The other reason it is important to eat a wide variety of nutrient dense whole foods is because many people with ADHD seem to be deficient in nutrients such as omega 3s, iron and zinc. (9) So by eating a wide variety of fresh foods you’re more likely to get the nutrients you require. Including foods high in omega 3s such as cold water oily fish, flax seed oil and various nuts can also help to reduce inflammation in the body and brain. Other beneficial nutrients and their food sources include:
Zinc: nuts, oysters, eggs, seeds, garlic, mushrooms, green leafy vegetables.
Iron: red meats, seeds, eggs, leafy greens, tomato, tofu.
Magnesium: nuts, seeds, red meats, dark chocolate, berries, leafy greens.
Bioflavonoids: fresh fruits and vegetables, especially leafy greens and berries, citrus fruits, dark chocolate, green tea and barassicas.
As a general guide, following a diet such as the Mediterranean diet is a good way to ensure you get that balance of nutrients while also reducing processed and inflammatory foods that can exacerbate symptoms. To download a free information sheet on the Mediterranean Diet please click here.
For some, supplementation is required – and this is where it is important to be under the care of a health professional who understands the conditions and can prescribe appropriate nutrients. Another option that may be beneficial is Bio-Compatibility testing to identify foods that may be incompatible with your body. By eliminating these foods and repairing the gut, you can reduce inflammation and improve your body’s ability to properly absorb the nutrients required for optimal function.
Exercise is very important for people with ADHD. It has been shown that there are consistent beneficial effects on both cognitive and behavioural symptoms when exercise is combined with conventional therapies.(9) When you consider that for many people with ADHD sitting still for extended periods of time can be problematic, it makes sense that movement is beneficial. The amount of exercise required by an individual varies, so find what works well and stick with it. The beneficial effects of exercise on mood and mental health conditions such as depression and anxiety are also well documented, as well as the impact it has on sleep problems. Considering the prevalence of these conditions in people with ADHD, the benefits are compounded. If you’d like some ideas on how to get started, have a look at this article I wrote on the subject a little while ago.
There are a number of other therapies that may be beneficial in balancing ADHD symptoms. Chiropractic care, yoga, meditation and massage (9) have all been shown to help improve symptoms in children & adults with ADHD.
Meditation and yoga are beneficial because they teach mindfulness and how to be present. A big issue with ADHD is the “racing mind” and jumping from one task to the next. While this can be a benefit when you’re wanting to multitask, sometimes it can get too out of hand and result in nothing getting done at all. With mindfulness and awareness techniques there is more focus on being aware of what is important and what can wait, which results in a “lessening of symptoms” or rather more focus and ability to concentrate on specific tasks.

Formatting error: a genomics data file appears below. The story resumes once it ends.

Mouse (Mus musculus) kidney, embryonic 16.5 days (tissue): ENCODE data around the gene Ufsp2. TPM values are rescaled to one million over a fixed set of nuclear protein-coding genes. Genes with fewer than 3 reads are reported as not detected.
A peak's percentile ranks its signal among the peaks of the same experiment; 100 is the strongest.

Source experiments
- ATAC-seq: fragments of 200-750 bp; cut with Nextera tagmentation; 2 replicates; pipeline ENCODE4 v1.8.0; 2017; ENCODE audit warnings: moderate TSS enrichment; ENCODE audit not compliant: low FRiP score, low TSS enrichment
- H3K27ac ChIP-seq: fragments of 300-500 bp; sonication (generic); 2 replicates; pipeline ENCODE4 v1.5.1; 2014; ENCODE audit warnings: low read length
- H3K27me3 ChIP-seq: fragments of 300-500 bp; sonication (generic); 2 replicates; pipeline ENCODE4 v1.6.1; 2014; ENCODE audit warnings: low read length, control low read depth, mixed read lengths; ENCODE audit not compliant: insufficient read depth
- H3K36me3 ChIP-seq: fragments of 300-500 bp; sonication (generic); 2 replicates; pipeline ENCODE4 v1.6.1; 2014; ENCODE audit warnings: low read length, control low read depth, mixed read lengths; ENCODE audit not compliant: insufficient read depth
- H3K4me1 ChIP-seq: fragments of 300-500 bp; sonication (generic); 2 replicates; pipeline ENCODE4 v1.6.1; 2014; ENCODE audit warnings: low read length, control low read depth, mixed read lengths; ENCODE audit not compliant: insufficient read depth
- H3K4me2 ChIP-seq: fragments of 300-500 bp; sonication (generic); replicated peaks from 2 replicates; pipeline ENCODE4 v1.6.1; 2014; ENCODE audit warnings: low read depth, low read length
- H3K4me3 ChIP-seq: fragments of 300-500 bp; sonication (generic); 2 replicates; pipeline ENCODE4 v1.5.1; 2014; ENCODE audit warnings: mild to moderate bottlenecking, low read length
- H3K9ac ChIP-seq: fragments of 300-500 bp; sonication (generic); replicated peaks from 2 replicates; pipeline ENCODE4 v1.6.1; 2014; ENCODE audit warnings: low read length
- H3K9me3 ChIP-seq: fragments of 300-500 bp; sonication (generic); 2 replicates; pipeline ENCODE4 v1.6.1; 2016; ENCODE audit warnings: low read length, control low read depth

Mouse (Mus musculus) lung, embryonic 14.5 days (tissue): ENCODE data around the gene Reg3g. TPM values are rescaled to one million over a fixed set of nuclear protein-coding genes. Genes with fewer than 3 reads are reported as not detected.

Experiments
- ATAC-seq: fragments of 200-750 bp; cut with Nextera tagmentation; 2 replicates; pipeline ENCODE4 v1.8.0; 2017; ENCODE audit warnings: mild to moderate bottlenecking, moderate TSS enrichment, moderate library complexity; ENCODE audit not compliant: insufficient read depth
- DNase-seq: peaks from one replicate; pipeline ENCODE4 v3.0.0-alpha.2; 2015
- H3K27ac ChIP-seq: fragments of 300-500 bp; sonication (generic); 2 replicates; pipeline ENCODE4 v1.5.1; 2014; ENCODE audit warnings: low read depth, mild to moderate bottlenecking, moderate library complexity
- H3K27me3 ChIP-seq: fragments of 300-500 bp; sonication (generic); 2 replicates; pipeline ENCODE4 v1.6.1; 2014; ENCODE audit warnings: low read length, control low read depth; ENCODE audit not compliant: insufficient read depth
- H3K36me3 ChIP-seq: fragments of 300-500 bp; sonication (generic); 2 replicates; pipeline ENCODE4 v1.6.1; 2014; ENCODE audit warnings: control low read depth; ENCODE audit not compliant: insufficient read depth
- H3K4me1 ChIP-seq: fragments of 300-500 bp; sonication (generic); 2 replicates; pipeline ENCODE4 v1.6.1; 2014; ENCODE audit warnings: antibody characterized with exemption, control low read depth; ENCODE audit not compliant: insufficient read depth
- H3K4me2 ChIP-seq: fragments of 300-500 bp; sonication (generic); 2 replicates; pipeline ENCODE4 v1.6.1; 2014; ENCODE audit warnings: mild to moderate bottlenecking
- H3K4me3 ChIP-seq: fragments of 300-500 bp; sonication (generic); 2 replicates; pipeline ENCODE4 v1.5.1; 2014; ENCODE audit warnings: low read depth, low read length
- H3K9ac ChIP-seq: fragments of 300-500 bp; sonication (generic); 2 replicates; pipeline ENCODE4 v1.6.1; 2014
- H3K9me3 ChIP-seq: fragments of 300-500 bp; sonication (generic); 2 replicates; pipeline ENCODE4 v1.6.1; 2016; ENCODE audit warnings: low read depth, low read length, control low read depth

On a personal level I have found that Access Bars and the various tools that are offered by Access Consciousness has been incredibly helpful in changing my points of view around who I am and who I BE, in acknowledging what's great about me and how I can use these amazing qualities to my advantage, instead of feeling like they're causing me to be at a disadvantage.
Hopefully this has given you a brief introduction into what you can start changing to help manage your (or your children’s) ADHD symptoms. If you feel you could benefit from some one on one support then please don’t hesitate to book in a Naturopathic consultation. I also offer free 15 minute discovery calls where we can have a chat about what I offer and how I work to see if we will be a good match with one another. If you have any questions or would like more articles written on the subject, please get in touch and let me know!
1. Institute A. Comorbidities2017 31 Jan 18. Available from: http://adhd-institute.com/burden-of-adhd/epidemiology/comorbidities/.
2. Institute A. Burden of ADHD2017 31 Jan 18. Available from: http://adhd-institute.com/burden-of-adhd/.
3. Institute A. Presentations of ADHD2017 31 Jan 2018. Available from: http://adhd-institute.com/burden-of-adhd/epidemiology/presentations-of-adhd/.
4. Institute A. Heritability2017 31 Jan 18. Available from: http://adhd-institute.com/burden-of-adhd/aetiology/heritability/.
5. Institute A. Neurobiology2017 31 Jan 18. Available from: http://adhd-institute.com/burden-of-adhd/aetiology/neurobiology/.
6. Aarts E, Ederveen TH, Naaijen J, Zwiers MP, Boekhorst J, Timmerman HM, et al. Gut microbiome in ADHD and its relation to neural reward anticipation. PloS one. 2017;12(9):e0183509.
7. Evrensel A, Ceylan ME. The gut-brain axis: the missing link in depression. Clinical Psychopharmacology and Neuroscience. 2015;13(3):239.
8. Reynolds JL. Is There a Connection Between Gut Health and ADHD?2017 31 Jan 18. Available from: https://health.usnews.com/health-care/patient-advice/articles/2017-09-08/is-there-a-connection-between-gut-health-and-adhd.
9. Sarris J, Wardle J. Clinical Naturopathy: An evidence-based guide to practice: Elsevier Health Sciences; 2014.